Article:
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Feasibility and efficacy of TouchCare system using application for older adults living alone: a pilot pre-experimental study



With the number of older people living alone continuously rising, health-monitoring systems using information and communication technology (ICT) have been developed to manage their health issues. Life logging and human body communication sensor, types of ICT, have been adapted to manage and monitor health status of the elderly. However, its feasibility and efficacy remain unclear. This study aimed to examine the feasibility of TouchCare system which combined life logging with human body communication technology and its effect on the physical and psychological status of older adults living alone.


The TouchCare system, which consisted of a wearable watch, touchpad sensors, TouchCare application, and context-aware artificial intelligence, was developed by DNX Co. Ltd and used by the participants for 5 months. Out of the 111 selected participants, 91 replied to the satisfaction survey, and 22 participated in further investigation regarding their physical and psychological status. Finally, health assessment from 14 participants and sensor data from 13 participants (mean age = 77.4; SD = 3.8) were analyzed to compare their health status and health-related behaviors before and after use of the system.


Out of the 91 participants who took the survey, 51.6% were satisfied with the system. Nutritional status (pre-intervention (10.6 ± 2.0) vs. post-intervention (11.8 ± 1.9), P = 0.04) and fall efficacy (pre-intervention (89.2 ± 15.3) vs. post-intervention (99.9 ± 0.5), P = 0.001) significantly improved after use of the system. Chronic pain (pre-intervention (4.8 ± 2.5) vs. post-intervention (4.4 ± 3.7), P = 0.78) and depressive symptoms (pre-intervention (5.7 ± 3.9) vs. post-intervention (5.4 ± 3.1), P = 0.60) reduced, while cognitive function (pre-intervention (4.1 ± 1.4) vs. post-intervention (4.6 ± 1.1), P = 0.15) and physical performance related to walking improved (pre-intervention (3.9 ± 0.2) vs. post-intervention (4.0 ± 0), P = 0.35), but were not significant. Behaviors related to physical activity and gait improved after use of the system; touch counts of refrigerator and microwave also increased with a decrease in night touch counts.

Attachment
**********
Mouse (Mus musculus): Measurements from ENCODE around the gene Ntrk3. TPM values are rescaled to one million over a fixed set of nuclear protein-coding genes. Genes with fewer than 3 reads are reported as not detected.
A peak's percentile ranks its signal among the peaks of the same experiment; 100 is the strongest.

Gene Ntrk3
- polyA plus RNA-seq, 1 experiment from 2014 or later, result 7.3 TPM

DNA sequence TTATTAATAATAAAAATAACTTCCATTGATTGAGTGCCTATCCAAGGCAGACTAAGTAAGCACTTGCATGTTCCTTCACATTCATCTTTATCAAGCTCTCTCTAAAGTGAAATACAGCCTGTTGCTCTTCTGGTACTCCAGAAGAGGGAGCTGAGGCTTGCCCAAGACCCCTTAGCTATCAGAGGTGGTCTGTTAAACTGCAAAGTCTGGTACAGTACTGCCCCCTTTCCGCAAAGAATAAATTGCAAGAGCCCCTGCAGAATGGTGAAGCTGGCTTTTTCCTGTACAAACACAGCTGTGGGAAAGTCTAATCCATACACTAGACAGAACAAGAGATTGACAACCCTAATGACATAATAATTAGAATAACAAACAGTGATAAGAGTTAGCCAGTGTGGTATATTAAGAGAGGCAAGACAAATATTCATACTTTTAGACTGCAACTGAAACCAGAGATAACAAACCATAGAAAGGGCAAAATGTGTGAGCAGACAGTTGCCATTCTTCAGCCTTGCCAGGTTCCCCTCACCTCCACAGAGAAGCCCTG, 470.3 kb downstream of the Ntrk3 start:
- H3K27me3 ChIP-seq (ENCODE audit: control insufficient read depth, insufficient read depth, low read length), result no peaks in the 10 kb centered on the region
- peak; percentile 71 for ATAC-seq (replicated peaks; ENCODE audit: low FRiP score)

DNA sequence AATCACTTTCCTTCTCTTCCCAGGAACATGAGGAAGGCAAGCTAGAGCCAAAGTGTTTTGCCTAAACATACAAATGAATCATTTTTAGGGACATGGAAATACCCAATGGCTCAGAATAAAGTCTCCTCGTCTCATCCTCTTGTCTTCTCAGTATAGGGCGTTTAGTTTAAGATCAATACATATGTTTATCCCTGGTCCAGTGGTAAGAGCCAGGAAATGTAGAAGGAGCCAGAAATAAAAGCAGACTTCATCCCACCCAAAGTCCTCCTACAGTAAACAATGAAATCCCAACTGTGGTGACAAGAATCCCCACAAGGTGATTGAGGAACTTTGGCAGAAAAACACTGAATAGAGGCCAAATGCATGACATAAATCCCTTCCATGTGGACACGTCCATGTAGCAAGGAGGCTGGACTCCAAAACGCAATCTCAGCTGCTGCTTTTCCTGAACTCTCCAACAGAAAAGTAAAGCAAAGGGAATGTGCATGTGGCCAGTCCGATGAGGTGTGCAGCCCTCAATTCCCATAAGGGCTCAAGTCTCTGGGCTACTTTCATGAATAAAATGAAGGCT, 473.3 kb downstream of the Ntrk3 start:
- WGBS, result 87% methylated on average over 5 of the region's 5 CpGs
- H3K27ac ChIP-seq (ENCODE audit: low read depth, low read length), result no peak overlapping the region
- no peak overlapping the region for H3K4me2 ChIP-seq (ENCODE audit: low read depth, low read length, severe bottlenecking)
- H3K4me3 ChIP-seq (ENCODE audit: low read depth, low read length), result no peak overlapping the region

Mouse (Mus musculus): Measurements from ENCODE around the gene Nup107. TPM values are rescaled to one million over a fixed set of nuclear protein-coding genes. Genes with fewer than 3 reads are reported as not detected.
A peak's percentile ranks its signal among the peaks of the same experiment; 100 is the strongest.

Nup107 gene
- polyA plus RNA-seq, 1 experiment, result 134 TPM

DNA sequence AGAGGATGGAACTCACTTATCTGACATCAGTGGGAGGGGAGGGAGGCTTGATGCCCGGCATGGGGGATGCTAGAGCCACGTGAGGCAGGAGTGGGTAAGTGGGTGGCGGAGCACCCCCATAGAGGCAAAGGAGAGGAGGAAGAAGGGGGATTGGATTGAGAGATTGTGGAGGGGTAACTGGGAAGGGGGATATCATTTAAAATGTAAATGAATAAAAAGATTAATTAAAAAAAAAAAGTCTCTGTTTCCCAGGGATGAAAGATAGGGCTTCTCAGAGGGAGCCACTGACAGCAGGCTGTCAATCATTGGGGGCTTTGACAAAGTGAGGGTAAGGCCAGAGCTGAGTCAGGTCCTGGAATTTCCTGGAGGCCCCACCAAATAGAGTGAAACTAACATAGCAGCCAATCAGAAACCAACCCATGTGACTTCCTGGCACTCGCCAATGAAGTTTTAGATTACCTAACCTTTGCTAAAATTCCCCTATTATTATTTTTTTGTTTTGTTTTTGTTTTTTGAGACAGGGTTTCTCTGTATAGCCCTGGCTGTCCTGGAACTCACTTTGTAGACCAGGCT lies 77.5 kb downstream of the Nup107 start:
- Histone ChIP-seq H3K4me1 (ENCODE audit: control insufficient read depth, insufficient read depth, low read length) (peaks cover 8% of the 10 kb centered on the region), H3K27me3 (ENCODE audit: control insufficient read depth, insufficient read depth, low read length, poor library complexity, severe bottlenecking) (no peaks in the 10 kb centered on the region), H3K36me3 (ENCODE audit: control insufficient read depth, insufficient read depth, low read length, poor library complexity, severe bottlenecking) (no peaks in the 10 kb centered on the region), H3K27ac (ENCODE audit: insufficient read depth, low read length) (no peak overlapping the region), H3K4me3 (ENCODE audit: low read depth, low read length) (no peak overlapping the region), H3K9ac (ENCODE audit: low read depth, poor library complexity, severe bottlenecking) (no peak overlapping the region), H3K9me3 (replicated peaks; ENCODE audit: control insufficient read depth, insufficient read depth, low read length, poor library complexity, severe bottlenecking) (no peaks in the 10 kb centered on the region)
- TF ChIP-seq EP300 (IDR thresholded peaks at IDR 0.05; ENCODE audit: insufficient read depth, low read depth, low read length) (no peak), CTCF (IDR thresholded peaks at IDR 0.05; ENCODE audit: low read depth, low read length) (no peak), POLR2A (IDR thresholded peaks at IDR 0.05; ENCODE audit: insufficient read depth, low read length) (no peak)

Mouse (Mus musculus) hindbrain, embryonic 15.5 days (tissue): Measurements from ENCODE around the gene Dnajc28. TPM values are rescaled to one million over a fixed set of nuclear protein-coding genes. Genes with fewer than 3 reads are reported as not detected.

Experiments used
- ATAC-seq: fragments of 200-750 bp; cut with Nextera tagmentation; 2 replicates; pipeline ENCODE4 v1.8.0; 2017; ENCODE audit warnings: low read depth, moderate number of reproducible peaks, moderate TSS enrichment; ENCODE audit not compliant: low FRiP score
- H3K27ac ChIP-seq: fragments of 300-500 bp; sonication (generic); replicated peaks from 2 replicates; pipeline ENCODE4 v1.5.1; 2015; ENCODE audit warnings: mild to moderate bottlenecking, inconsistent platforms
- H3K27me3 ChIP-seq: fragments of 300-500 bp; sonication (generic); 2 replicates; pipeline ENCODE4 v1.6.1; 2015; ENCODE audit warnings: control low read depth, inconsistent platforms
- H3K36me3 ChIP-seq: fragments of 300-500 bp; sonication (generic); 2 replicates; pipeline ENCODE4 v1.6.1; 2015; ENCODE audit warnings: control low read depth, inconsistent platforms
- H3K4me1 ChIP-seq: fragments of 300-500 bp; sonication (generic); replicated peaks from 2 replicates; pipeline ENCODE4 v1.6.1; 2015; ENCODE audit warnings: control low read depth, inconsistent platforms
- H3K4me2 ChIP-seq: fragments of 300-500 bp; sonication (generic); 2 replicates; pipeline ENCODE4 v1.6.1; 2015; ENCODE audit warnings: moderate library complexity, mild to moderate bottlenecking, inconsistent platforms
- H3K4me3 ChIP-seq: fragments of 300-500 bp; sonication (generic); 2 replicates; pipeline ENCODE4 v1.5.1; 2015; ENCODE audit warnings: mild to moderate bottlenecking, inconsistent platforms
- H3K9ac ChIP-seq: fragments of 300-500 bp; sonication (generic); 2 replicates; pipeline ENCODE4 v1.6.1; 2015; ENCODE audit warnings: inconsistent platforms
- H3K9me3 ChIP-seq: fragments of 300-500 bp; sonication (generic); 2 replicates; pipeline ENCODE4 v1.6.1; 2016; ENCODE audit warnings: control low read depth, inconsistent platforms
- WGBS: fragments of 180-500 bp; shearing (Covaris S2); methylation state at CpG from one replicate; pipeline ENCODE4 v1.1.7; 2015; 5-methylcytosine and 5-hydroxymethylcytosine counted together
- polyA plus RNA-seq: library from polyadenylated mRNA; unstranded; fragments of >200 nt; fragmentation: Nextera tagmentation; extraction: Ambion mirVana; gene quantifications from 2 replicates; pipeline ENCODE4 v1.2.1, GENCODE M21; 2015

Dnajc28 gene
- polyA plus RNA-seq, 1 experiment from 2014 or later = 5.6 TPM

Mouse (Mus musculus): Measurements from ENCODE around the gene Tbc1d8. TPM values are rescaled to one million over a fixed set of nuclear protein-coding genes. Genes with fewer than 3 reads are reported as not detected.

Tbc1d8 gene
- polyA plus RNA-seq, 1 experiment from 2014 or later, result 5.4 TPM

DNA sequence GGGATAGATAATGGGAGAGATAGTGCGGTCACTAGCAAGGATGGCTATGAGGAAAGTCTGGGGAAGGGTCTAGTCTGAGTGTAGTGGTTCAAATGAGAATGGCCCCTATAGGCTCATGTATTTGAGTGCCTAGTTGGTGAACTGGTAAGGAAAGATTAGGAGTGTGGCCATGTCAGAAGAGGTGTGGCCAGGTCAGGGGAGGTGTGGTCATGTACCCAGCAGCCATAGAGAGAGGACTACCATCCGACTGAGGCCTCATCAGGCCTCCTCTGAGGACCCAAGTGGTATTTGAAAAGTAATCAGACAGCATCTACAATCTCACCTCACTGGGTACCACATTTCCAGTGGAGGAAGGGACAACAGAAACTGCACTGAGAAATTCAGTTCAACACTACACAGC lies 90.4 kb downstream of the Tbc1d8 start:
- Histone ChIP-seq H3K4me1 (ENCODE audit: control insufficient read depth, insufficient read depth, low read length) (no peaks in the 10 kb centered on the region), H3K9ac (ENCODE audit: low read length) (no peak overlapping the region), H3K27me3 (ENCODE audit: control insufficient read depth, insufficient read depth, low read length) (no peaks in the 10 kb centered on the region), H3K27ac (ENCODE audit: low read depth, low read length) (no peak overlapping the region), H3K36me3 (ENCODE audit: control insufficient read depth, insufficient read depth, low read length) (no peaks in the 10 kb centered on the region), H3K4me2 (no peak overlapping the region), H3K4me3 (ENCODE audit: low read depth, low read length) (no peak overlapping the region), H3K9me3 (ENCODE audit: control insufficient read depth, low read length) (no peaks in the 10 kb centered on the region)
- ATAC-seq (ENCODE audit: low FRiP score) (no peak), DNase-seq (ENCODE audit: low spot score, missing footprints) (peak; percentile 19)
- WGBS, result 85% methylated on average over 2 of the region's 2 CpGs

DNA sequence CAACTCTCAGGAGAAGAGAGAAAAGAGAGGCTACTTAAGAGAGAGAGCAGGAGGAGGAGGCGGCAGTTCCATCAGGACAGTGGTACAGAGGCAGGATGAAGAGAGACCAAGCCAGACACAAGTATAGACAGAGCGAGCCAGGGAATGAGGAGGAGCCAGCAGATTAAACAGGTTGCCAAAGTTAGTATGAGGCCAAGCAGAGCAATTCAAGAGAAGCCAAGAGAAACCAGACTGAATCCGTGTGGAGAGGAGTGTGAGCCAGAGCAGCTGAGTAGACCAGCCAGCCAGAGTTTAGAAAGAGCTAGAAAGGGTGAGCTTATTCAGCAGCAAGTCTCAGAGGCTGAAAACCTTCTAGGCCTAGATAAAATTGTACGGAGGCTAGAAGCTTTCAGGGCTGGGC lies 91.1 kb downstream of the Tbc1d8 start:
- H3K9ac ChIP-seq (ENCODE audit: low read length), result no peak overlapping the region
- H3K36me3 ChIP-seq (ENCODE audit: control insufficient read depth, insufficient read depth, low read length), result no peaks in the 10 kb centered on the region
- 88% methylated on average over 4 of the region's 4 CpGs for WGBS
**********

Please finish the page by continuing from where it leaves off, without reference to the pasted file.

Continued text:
The TouchCare system was acceptable to older people living alone, and it efficiently managed their daily living while promoting their health-related behaviors. Further experimental studies are required to verify the effectiveness of the system, and to develop the system which meet the individualized needs of older people living alone.

Peer Review reports


With the continuously expanding older population, the number of older adults living alone has been also rising [1]. Older adults living alone show worse physical, mental, and emotional health status, compared to those living with relatives [2]. Furthermore, living alone has been found to be correlated to depressive symptoms [3], resulting in lower quality of life in older adults [4]. Given that older adults living alone are prone to be frail [5], they are at increased risk of a fall that leads to hospitalization and interruption of daily life [6]. Thus, methods of early intervention should be developed and put in place for older adults living alone to manage their health status, improve their health behaviors, and maintain daily living.

Person-centered care, a perspective to encourage care receivers to be active objects of care designing care reflecting their individualized needs, preferences, and values [7]. Adaptation of person-centered care for older adults effectively improves health behaviors and health-related indicators [8]. However, since there are limited human and material resources, numerous technologies to monitor and manage health status of older adults have been recently developed and are considered to be cost-effective [9, 10]. Use of assistive technology positively influenced the well-being of older adults, as well as reduced their loneliness [11], and led to them maintaining their physical and mental health, and sustain life to age-in-place, i.e., getting older at home [12].